In last weeks post we looked at the problem of dwindling water resources in light of climate change. Water security is an issue, not just because there is likely to be less water available in a warmer, drier climate, but also because as the world population grows, so too does the demand for water. A growing world population also requires food resources – it is estimated that food production will have to increase by approximately 70% by 2050 to satisfy the needs of the growing global population. In order to meet this demand, agriculture will also place increasing pressure on our dwindling water resources, which will also be in demand from urban areas, industrial users, and for recreation.
With more and more people depending on a limited supply of water, it is imperative that we manage our water resources prudently, looking at innovative ways to utilize the resource more efficiently. The implementation of integrated water management plans that make use of 'blue,' 'green', and 'gray' water can go a long way to improving water security.
Let's take a look at what these different colors mean, the role that each of these types of water play in the grand scheme of things, and why they are all vital to water security.
Blue water refers to water that is present in rivers, lakes, underground aquifers and reservoirs. This water is used for a multitude of purposes including drinking water, water supplied to domestic households and businesses, and it is also used in agriculture to irrigate crops. Because our freshwater reserves are limited, it is essential that we protect and conserve these resources and use them sparingly.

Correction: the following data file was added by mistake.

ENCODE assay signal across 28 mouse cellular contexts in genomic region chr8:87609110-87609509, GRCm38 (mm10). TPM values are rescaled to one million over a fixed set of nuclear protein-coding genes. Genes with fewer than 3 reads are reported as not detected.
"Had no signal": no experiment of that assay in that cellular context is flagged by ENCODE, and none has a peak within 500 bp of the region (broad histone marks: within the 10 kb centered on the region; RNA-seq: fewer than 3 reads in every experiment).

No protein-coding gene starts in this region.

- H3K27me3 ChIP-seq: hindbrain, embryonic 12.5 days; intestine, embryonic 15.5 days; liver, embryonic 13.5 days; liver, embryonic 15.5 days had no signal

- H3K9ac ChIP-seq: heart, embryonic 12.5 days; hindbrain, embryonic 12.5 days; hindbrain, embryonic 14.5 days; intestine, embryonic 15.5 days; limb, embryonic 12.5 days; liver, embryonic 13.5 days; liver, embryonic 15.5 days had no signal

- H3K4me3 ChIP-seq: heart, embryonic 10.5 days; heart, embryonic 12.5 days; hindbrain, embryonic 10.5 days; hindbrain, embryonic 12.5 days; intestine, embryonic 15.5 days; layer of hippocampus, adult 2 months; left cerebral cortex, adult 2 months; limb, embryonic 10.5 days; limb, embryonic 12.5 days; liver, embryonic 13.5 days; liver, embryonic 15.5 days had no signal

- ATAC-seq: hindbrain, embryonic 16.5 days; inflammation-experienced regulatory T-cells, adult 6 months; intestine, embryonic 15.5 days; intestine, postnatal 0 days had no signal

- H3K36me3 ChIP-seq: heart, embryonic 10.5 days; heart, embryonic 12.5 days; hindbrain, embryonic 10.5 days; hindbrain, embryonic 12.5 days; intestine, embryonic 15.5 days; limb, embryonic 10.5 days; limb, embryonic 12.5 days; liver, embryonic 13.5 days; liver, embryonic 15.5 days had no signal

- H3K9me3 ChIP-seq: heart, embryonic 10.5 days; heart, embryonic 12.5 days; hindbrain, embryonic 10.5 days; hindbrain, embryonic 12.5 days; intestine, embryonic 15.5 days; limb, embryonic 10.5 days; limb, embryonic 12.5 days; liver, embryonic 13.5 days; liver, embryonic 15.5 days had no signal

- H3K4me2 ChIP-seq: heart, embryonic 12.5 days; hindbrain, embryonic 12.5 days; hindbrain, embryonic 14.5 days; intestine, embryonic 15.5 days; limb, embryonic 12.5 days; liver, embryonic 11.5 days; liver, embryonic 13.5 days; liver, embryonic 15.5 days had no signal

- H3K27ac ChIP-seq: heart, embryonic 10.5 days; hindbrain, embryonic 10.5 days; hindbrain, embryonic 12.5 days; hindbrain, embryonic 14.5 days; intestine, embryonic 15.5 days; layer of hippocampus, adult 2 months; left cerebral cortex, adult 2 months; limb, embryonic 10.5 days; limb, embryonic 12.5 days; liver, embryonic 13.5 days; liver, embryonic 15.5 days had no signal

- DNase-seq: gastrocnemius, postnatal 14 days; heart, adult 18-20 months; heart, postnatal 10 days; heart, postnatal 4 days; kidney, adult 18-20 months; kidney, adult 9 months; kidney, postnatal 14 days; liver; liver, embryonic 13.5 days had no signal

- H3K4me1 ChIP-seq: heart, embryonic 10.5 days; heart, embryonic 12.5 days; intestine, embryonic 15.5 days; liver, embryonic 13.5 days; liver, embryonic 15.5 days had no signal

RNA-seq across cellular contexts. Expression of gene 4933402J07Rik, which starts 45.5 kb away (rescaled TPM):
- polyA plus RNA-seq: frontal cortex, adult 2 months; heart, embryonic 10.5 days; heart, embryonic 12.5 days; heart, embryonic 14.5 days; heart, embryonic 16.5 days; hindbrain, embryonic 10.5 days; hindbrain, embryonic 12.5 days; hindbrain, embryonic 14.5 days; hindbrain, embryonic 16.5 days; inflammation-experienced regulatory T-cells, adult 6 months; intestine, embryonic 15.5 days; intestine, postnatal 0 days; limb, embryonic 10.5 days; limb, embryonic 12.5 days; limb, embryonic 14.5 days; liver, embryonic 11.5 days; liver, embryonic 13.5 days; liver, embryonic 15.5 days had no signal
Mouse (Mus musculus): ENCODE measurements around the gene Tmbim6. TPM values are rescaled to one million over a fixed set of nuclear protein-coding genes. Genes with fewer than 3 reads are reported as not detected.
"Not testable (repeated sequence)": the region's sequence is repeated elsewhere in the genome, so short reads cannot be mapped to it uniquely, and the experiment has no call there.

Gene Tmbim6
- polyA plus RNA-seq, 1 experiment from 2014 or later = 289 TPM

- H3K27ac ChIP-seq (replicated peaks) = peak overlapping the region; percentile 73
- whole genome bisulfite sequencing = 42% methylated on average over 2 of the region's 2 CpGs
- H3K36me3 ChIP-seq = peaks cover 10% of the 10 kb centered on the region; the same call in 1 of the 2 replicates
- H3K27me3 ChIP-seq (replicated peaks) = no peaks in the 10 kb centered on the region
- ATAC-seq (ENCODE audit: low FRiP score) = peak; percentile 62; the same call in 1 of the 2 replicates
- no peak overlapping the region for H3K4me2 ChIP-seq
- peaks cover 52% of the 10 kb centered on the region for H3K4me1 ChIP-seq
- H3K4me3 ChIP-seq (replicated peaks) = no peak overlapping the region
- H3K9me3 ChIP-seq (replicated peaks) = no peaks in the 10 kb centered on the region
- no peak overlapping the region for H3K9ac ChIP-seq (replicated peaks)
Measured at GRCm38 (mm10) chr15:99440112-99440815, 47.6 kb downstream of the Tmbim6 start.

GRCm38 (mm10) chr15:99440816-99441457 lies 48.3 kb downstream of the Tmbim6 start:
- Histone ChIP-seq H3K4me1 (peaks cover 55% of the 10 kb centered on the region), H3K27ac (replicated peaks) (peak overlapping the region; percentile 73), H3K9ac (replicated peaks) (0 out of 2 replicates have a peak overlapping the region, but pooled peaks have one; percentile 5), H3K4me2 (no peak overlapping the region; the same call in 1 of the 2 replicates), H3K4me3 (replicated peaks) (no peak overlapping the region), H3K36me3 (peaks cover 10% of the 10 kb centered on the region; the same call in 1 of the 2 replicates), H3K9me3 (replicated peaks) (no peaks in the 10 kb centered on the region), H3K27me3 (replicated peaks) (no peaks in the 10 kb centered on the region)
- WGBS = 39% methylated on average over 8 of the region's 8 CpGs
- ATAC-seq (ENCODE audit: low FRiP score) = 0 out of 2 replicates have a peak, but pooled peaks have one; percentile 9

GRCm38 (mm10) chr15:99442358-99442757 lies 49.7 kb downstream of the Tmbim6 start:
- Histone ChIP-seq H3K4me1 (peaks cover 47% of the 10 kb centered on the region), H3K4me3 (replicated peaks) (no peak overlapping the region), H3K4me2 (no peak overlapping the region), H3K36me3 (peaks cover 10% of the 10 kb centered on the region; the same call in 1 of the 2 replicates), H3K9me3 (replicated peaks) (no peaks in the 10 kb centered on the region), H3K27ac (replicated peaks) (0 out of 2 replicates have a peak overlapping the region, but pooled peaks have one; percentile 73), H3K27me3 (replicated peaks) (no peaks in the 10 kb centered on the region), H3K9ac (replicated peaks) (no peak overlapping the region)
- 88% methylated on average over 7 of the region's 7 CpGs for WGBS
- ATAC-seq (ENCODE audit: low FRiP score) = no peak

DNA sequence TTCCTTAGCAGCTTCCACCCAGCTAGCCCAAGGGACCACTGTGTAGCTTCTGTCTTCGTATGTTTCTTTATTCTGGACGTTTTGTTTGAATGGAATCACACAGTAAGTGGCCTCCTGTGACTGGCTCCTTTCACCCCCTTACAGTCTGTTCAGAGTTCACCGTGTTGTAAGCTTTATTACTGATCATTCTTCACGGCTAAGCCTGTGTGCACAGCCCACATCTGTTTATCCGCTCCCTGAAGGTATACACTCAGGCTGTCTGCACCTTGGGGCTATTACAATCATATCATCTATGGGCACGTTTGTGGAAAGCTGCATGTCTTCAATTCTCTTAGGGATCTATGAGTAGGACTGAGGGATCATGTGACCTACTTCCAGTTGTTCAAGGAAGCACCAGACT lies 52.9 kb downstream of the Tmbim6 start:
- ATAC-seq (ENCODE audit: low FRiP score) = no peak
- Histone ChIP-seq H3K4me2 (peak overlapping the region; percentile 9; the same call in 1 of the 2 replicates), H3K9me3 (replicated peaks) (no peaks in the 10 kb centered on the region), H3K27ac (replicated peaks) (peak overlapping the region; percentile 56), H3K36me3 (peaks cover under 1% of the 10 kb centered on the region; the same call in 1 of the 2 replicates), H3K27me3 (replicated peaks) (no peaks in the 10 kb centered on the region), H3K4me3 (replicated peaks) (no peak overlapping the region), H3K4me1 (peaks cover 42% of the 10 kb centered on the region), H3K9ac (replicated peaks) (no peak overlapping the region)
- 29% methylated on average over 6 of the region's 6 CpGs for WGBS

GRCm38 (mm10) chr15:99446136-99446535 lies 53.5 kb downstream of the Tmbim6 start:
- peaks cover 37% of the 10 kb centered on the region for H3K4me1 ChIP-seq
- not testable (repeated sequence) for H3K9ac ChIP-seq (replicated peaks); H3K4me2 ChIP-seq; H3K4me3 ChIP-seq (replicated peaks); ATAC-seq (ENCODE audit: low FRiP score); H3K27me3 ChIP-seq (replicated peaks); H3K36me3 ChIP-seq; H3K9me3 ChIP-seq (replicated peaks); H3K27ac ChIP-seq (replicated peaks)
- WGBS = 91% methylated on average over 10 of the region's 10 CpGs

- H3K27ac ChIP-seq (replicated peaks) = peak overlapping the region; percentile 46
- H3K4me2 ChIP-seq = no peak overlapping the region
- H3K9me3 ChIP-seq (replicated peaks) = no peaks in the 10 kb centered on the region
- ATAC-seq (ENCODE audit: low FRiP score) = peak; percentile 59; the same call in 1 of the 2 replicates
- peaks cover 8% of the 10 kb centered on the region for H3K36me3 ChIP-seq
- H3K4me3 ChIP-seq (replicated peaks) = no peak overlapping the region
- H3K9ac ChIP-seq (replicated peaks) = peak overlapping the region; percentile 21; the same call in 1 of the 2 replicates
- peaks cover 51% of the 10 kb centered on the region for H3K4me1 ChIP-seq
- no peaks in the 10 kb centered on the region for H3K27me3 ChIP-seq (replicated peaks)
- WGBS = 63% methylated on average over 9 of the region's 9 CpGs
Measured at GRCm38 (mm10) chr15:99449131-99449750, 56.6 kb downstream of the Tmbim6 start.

Green water refers to water that is held within the soil which is available for plants and microorganisms within the soil to utilize. This water can be absorbed by plant roots, then used by plants for growth before being released back into the atmosphere. Green water is a resource that is frequently overlooked in terms of crop growth, and this is an area that can more optimally utilized in future water management planning.
Gray water refers to wastewater that has been used for some other purpose and has typically been degraded or fouled as a result. Gray water can originate from domestic household use, commercial/business use, or industrial use, and while it is generally treated to remove hazardous contaminants before it is discharged, it may still harbor some impurities. Reusing gray water to irrigate agricultural crops will not only reduce the amount of blue water that is drawn from freshwater reserves, but also increase the amount of green water that is available in soils for plants to utilize.
These three types of water sources will be the topic of discussion during a symposium “Blue Waves, Green Dreams, and Shades of Gray: Perspectives On Water” that is going to be held on Tuesday, 5th November as part of the Annual Meeting of the American Society of Agronomy, Crop Science Society of America, and the Soil Science Society of America, which is taking place from 3-5 November in Tampa, Florida. The theme of this year's conference is “Water, Food, Energy, & Innovation for a Sustainable World”.
All three of these water sources – blue, green, and gray – have to be protected and optimized in order for agriculture to rise to the challenge of feeding more than 9 billion people by 2050 while still leaving sufficient water for other uses. Rattan Lal, presider of the symposium, sums it up aptly when he states “There is no substitute for water.”